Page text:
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Representing High-Level Policies-Chapter 5

Elsevier Inc.
DOI: 10.1016/b978-155860859-7/50038-4
  • Linguistics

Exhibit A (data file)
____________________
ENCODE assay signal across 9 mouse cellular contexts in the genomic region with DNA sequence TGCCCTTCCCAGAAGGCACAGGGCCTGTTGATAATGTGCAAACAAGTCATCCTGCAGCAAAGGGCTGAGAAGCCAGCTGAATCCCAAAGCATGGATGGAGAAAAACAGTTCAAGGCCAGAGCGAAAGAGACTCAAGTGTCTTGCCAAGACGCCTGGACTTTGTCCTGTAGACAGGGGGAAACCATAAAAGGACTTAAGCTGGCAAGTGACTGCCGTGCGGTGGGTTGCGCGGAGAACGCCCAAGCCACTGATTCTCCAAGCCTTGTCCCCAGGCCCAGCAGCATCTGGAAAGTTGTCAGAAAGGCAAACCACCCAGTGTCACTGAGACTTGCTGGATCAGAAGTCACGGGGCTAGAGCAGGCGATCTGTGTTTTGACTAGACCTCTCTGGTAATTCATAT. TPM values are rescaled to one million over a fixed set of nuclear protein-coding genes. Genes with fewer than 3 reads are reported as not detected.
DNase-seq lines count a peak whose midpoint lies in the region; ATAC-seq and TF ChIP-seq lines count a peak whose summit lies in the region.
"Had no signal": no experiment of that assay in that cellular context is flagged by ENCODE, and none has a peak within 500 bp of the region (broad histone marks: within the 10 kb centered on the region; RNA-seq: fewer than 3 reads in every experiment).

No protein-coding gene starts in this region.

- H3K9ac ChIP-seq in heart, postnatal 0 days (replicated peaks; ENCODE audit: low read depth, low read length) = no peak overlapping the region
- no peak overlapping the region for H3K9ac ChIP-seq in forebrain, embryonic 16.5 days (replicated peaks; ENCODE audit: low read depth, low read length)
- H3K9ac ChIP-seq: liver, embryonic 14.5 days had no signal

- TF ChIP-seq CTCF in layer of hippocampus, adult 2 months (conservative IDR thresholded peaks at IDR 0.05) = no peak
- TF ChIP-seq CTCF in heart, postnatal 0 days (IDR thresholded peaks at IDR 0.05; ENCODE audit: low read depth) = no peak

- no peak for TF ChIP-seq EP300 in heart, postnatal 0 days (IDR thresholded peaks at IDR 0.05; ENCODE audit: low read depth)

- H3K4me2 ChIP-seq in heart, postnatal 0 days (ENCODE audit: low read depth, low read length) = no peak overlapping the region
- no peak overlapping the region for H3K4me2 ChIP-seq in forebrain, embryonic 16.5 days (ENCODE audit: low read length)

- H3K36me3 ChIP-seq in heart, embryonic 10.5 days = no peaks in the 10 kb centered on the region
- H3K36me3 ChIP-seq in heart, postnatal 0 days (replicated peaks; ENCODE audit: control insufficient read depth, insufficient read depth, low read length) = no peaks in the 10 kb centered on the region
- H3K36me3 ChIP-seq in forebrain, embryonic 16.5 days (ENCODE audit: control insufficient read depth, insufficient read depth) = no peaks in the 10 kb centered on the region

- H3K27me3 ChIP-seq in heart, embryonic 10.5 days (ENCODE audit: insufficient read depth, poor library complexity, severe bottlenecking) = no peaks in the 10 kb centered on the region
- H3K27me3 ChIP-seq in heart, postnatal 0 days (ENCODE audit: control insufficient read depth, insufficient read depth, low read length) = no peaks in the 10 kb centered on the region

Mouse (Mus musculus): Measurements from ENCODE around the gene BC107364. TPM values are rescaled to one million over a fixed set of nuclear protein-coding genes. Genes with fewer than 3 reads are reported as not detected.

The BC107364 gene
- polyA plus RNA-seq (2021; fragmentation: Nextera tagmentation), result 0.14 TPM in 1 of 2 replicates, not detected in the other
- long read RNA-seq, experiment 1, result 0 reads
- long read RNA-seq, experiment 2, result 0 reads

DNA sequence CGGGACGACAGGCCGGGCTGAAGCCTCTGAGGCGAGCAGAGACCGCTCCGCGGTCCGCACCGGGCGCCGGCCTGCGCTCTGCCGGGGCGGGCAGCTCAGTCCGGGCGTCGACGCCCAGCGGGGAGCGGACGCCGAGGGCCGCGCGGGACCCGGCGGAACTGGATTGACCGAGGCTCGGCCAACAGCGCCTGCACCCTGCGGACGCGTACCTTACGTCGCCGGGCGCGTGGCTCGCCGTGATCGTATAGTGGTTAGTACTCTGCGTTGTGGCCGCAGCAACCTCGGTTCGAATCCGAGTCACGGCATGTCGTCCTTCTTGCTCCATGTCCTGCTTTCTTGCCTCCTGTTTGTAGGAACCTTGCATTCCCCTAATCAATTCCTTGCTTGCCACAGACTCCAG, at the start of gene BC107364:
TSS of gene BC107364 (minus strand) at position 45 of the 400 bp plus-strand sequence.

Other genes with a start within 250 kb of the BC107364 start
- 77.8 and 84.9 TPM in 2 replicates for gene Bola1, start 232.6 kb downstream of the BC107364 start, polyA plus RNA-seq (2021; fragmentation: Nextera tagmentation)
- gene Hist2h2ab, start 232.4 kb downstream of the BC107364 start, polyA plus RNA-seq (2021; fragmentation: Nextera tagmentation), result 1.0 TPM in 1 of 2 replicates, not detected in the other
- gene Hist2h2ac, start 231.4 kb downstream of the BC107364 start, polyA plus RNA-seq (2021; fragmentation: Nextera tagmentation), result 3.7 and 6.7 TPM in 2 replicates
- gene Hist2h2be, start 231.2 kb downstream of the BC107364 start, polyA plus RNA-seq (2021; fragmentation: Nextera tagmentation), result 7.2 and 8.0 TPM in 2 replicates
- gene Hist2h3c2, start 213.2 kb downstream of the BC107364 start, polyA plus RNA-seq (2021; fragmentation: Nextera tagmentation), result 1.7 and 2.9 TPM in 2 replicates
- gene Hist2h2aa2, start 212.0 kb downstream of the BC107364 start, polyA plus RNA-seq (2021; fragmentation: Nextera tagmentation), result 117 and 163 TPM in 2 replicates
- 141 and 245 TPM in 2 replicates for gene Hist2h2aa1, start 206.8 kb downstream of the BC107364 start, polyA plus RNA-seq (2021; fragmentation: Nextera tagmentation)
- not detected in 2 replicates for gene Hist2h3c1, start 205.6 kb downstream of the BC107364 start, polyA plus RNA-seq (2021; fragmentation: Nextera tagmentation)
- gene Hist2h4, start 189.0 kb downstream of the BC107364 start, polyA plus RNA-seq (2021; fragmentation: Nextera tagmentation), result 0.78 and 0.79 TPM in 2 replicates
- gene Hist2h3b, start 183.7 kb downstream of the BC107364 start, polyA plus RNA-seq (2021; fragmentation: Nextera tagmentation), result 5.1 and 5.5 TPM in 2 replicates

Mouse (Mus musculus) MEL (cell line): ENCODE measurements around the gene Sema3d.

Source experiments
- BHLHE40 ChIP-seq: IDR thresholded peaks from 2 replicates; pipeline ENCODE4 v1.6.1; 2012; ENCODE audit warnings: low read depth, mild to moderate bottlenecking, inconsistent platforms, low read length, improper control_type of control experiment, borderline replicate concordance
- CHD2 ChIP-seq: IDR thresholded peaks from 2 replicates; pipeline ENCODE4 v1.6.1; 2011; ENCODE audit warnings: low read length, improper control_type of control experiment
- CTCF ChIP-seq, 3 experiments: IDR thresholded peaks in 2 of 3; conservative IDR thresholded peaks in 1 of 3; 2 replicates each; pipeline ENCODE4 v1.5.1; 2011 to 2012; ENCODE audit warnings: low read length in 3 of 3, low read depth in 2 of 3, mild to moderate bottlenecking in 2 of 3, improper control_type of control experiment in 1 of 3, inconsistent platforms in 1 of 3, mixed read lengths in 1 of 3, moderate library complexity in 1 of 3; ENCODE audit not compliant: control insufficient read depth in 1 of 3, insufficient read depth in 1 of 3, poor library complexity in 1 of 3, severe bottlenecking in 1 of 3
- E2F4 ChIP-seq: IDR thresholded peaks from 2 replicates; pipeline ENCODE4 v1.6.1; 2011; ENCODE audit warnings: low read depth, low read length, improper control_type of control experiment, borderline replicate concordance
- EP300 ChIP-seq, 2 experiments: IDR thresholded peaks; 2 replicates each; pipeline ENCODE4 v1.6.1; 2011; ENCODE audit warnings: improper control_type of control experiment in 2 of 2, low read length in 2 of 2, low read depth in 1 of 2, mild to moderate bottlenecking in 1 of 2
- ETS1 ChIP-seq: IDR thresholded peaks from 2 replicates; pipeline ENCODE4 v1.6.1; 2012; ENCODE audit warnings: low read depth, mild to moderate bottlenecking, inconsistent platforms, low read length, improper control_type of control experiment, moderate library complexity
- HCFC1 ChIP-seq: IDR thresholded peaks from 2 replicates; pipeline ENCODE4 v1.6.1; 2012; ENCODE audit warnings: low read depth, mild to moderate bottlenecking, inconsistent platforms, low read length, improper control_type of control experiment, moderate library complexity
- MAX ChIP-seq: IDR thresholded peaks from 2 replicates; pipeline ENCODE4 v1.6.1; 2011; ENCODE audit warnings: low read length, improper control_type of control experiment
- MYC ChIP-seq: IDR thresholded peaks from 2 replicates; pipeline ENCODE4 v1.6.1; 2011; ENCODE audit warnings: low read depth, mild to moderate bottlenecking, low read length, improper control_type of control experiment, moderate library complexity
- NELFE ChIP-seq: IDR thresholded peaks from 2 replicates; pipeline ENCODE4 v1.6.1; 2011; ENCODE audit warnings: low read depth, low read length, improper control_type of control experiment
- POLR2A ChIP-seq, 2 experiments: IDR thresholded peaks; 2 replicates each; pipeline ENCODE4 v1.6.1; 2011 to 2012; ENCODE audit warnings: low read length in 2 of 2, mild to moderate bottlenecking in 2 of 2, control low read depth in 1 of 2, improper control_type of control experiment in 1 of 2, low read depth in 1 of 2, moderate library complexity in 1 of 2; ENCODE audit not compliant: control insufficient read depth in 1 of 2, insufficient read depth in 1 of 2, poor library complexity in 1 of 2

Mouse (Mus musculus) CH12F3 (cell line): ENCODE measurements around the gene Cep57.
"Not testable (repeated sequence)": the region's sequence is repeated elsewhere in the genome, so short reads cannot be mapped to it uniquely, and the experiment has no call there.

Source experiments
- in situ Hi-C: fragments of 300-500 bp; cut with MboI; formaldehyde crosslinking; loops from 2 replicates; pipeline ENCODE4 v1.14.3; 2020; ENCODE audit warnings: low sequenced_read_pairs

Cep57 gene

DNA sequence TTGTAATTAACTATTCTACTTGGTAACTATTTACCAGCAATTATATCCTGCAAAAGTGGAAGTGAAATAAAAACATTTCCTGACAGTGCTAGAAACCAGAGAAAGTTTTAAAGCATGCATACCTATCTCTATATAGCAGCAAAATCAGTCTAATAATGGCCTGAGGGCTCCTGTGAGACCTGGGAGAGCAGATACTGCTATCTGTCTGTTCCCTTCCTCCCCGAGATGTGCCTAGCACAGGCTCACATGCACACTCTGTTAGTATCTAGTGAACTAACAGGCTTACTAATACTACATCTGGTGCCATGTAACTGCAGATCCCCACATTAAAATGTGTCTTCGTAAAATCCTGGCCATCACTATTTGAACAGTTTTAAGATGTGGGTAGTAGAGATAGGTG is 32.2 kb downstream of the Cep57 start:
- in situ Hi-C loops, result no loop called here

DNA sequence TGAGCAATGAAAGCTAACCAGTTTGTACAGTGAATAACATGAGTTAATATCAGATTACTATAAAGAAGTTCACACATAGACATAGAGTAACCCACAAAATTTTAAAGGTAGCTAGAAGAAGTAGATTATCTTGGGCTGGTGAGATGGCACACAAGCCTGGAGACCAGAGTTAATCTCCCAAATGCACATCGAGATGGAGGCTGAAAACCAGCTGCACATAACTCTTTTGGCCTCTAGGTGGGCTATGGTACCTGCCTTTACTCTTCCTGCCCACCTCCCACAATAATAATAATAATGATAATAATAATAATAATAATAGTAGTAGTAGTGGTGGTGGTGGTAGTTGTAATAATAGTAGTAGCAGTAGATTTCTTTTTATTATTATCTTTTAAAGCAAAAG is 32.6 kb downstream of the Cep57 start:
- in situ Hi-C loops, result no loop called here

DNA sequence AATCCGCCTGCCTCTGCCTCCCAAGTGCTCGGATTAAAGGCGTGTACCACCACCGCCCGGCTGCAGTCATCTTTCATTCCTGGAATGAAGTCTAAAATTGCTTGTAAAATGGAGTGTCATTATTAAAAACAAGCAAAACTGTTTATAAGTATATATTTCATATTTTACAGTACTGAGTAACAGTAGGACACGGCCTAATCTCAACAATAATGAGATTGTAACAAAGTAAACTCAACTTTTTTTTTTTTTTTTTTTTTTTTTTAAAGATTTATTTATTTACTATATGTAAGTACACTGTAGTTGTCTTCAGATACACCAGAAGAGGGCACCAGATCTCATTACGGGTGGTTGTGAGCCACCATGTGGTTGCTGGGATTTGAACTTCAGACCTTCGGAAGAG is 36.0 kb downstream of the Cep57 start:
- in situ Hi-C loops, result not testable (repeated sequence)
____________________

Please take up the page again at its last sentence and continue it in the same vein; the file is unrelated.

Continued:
Publisher Summary This chapter describes the structure of high-level policies and the functions that they must perform in a policy-based network management (PBNM) system. These policies are aimed at the business and system levels of the “policy continuum,” and are based on extending the Ponder system. The extensions are based on incorporating concepts from the DEN-ng (Directory Enabled Networks new generation) policy architecture and the DEN-ng approach to modeling information. The difference between DEN-ng and Ponder authorization policies is mainly in additional semantics provided by DEN-ng. Two important examples of this are the specifying of access rights and making authorization a function of the current operating environment. DEN-ng obligation policies are enhanced in three important ways compared to Ponder—event specifications can use a full Boolean syntax, action specification can include a finer-level of granularity, and the use of exceptions is more powerful. There is a marked difference in events, constraints, and filtering in DEN-ng compared to Ponder. Events are part of all DEN-ng policy rules. Constraints are used to restrict the evaluation of the event, condition, and/or action clauses of a policy rule, which is much richer than Ponder's usage.

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